But where do we display the ones we decide to keep? According to a survey by OnePoll, two-thirds of people in the UK now catalogue their photos on their computers instead of displaying them in an old-fashioned photo album, and only 13% of 18 to 24-year-olds said they had already used an album 2! As well as displaying pictures on computers and tablets, photos are increasingly posted on the social networks. 53% of those questioned claimed they preferred to publish their photos on Facebook rather than in a traditional photo album.

Holiday pictures have themselves evolved considerably. A survey carried out by hotels.com revealed that closed to 40% of the French use their smartphones rather than their cameras to take photos! And the smartphones have launched the trend for selfies.  The latest craze on social networks is “tourism selfies”: “Me in front of the Statue of Liberty”, “Us at the foot of the Leaning Tower of Pisa”, “#meontheGreatWallofChina”3!

Nowadays, most French claim that their holiday photos are principally of monuments and landscapes. However, close to one-third do admit that most of their shots are now selfies!

Sharing

After all, what could be more natural than wanting tangible proof of one’s presence before the world’s most famous monuments?  This said, the selfie is no longer an objective in itself. It’s now all about the braggie, the sole design of which is to make friends on the social networks jealous!  Is this a shameful or simply an unabashed objective?

A poll found that over 5 million people in the UK post these bragging photos within 10 minutes of arriving on holiday, for example from the airport, the hotel room or a nightclub4. The best braggies are the pictures of you in a dream setting – under the coconut trees, for example or in a luxury hotel suite, or a trendy location.  This is a somewhat reminiscent of how rich 19th century industrials liked to surround themselves with beautiful objects when posing for the daguerreotypist…

Another recent trend, the foodfie, shows how much holiday photos have changed.  The foodfie consists of photographing the dish you are eating. The idea is to make friends salivate with jealousy and nothing works better!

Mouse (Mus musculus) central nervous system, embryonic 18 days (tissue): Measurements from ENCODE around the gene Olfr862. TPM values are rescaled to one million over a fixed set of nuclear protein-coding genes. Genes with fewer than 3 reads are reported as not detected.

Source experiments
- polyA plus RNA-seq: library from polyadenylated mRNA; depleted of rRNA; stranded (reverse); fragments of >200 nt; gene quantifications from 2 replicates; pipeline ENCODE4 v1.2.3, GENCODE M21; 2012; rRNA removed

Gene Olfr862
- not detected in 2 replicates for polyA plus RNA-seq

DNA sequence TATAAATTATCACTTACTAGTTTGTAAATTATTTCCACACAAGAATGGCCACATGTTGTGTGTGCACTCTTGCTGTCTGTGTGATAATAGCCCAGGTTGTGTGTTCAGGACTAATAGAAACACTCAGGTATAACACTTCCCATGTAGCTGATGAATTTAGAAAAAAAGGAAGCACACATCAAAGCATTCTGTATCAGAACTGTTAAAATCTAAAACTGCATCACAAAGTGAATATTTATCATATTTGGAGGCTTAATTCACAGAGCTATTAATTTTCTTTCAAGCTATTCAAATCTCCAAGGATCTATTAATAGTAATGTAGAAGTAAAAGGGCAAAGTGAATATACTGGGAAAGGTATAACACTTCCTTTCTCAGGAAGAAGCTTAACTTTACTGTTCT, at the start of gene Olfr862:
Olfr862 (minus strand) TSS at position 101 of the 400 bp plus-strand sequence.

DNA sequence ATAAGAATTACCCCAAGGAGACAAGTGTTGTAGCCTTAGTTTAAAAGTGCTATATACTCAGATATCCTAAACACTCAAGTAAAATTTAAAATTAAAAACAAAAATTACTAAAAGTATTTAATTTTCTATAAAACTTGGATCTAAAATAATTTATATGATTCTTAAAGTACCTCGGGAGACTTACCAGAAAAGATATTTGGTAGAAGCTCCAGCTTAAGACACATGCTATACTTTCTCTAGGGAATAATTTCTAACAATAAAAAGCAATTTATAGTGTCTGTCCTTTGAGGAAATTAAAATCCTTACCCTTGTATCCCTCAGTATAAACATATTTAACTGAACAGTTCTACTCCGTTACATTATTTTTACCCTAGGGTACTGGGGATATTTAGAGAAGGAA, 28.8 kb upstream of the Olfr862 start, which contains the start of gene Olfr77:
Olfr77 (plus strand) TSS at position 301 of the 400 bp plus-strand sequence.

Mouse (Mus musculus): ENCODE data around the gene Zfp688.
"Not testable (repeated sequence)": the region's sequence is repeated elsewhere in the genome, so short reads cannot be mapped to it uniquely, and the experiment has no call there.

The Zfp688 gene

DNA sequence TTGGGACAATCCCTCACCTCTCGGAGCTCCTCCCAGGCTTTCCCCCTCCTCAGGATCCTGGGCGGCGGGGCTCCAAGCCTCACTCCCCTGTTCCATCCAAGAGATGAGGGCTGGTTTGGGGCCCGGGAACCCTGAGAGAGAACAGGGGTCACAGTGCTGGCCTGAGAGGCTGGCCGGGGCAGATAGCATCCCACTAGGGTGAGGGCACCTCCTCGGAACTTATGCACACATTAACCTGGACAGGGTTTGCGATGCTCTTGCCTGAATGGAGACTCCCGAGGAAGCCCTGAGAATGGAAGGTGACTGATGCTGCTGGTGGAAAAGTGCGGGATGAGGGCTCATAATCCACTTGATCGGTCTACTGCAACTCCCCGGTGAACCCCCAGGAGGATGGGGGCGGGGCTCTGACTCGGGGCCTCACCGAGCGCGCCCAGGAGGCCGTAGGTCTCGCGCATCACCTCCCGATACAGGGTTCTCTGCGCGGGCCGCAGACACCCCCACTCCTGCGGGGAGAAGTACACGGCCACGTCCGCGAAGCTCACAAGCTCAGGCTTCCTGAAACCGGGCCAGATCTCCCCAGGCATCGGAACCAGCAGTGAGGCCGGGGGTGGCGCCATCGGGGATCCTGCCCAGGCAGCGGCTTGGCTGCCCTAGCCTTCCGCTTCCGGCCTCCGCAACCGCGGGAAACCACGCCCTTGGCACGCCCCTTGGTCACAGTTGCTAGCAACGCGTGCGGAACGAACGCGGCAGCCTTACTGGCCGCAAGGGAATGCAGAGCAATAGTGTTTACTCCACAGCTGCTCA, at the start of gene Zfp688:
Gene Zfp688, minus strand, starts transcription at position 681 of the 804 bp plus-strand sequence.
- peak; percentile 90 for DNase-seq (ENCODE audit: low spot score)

However, these changes are probably also due to the fact that the way we travel has evolved. Perhaps monuments are a little less important now because they can be discovered on the Internet.  The focus now is on experiencing other cultures, traditions, flavors and viewpoints. With or without a smartphone, with or without a selfie, the objective is still to seize the moment!

Just as painter Paul Delaroche exclaimed: “from today, painting is dead” when the Daguerreotype was invented5, many believe the holiday photo album is under threat and with it that sweet nostalgia that came from looking through family albums on Sundays.  With advent of the new and paperless technologies, how will our memories be immortalized?  Yet, isn’t the Polaroid back in fashion? And aren’t online albums so much easier to share with all our loved ones?

All this indicates that we are probably still much attached to the memories of our holidays.

1 (French only) http://historizo.cafeduweb.com/lire/12829-deux-siecles-vacances-mer.html

2 http://www.telegraph.co.uk/technology/news/10123875/Family-albums-fade-as-the-young-put-only-themselves-in-picture.html

3 (French only) http://fr.canoe.ca/voyages/themes/tendances/archives/2014/11/20141113-135826.html http://fr.canoe.ca/voyages/themes/tendances/archives/2014/11/20141113-135826.html

4 http://www.dailymail.co.uk/sciencetech/article-2511167/Forget-selfies–BRAGGIE-One-upload-photos-social-networks-just-off.html

5 L’art: pour quoi faire ?, Michel Ragon, 1978 (ISBN 2203231653)